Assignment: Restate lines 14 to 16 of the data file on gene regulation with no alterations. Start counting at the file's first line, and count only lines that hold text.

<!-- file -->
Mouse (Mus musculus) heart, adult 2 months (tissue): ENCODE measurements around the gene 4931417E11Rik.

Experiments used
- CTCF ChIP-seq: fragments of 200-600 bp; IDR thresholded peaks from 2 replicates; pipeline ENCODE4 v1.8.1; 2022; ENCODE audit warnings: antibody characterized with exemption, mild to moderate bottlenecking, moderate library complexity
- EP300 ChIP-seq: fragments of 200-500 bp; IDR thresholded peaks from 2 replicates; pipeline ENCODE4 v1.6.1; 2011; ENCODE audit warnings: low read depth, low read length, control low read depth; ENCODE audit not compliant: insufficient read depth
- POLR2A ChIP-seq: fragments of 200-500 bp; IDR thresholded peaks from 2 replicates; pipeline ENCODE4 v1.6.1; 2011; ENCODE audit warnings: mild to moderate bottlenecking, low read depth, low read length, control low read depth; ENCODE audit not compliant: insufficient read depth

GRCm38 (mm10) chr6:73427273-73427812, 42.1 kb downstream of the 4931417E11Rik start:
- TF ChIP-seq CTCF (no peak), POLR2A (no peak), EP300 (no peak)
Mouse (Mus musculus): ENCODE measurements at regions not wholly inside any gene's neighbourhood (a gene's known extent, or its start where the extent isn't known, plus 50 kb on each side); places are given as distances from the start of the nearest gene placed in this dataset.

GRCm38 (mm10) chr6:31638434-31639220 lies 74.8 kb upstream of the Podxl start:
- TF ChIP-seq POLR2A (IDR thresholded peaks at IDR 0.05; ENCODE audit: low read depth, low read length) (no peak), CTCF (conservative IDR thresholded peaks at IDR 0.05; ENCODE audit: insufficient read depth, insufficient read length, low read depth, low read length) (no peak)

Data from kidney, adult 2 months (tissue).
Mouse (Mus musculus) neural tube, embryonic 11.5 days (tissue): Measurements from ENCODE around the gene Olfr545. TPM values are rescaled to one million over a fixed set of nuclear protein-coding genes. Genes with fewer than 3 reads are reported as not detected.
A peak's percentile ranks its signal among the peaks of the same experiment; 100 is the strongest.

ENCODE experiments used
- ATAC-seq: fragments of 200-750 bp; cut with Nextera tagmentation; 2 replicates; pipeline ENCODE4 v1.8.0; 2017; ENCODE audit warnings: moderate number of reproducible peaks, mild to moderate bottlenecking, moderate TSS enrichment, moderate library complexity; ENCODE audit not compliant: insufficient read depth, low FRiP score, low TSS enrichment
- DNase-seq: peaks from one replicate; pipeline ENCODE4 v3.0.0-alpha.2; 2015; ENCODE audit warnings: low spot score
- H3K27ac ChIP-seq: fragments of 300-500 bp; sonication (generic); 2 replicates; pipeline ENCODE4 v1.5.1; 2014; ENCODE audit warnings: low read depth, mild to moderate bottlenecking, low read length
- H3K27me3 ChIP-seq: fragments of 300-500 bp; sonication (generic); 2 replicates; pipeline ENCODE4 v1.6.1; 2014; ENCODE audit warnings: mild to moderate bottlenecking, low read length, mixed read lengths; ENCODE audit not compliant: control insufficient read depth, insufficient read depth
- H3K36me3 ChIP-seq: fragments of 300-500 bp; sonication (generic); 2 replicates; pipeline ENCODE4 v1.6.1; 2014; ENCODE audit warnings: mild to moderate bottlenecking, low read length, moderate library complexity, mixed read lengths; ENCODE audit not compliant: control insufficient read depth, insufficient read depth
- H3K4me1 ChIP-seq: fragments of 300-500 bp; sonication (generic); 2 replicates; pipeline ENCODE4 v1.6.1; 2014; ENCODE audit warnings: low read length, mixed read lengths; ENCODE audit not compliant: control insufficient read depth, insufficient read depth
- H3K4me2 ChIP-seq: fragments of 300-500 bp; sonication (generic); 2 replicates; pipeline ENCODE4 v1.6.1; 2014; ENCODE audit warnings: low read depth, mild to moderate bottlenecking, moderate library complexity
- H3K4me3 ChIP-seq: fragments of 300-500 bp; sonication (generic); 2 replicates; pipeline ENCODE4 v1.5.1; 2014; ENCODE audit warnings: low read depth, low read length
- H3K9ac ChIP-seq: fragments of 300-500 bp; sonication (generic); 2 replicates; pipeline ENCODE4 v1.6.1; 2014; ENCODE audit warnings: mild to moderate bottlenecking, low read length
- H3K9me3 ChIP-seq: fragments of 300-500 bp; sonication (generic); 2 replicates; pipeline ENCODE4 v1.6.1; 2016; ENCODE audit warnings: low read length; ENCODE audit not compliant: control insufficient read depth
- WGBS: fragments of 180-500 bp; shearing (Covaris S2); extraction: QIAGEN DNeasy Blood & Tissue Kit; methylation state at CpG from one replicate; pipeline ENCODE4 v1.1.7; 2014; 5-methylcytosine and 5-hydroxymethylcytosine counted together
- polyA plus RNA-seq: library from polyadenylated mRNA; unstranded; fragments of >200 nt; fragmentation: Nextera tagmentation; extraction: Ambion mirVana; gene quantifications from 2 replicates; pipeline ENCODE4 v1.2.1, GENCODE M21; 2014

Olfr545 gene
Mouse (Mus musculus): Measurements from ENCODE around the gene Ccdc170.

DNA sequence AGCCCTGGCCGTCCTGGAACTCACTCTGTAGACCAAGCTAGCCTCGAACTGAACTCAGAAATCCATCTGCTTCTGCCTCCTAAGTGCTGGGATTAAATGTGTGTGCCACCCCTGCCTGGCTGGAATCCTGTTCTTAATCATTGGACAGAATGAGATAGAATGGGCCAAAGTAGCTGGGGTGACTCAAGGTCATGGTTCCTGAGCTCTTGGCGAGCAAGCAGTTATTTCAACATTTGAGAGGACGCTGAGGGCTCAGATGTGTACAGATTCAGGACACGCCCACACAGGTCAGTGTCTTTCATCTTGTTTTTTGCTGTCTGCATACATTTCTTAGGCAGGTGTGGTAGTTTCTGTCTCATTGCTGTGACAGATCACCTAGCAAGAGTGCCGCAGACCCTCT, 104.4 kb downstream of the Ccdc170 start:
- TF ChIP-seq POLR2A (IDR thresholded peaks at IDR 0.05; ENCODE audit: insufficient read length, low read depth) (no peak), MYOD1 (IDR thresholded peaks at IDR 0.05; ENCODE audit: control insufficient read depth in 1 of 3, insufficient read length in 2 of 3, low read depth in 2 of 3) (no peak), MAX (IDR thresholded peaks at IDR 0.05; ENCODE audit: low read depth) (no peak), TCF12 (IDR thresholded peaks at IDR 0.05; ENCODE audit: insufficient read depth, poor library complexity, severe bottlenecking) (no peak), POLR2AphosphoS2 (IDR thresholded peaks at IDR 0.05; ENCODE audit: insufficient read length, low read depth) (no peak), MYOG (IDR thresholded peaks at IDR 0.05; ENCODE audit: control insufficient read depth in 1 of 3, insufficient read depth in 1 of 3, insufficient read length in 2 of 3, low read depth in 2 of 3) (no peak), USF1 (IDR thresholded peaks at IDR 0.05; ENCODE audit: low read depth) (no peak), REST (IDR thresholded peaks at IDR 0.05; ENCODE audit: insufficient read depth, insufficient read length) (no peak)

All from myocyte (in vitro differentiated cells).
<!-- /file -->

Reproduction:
ENCODE experiments used
- ATAC-seq: fragments of 200-750 bp; cut with Nextera tagmentation; 2 replicates; pipeline ENCODE4 v1.8.0; 2017; ENCODE audit warnings: moderate number of reproducible peaks, mild to moderate bottlenecking, moderate TSS enrichment, moderate library complexity; ENCODE audit not compliant: insufficient read depth, low FRiP score, low TSS enrichment
- DNase-seq: peaks from one replicate; pipeline ENCODE4 v3.0.0-alpha.2; 2015; ENCODE audit warnings: low spot score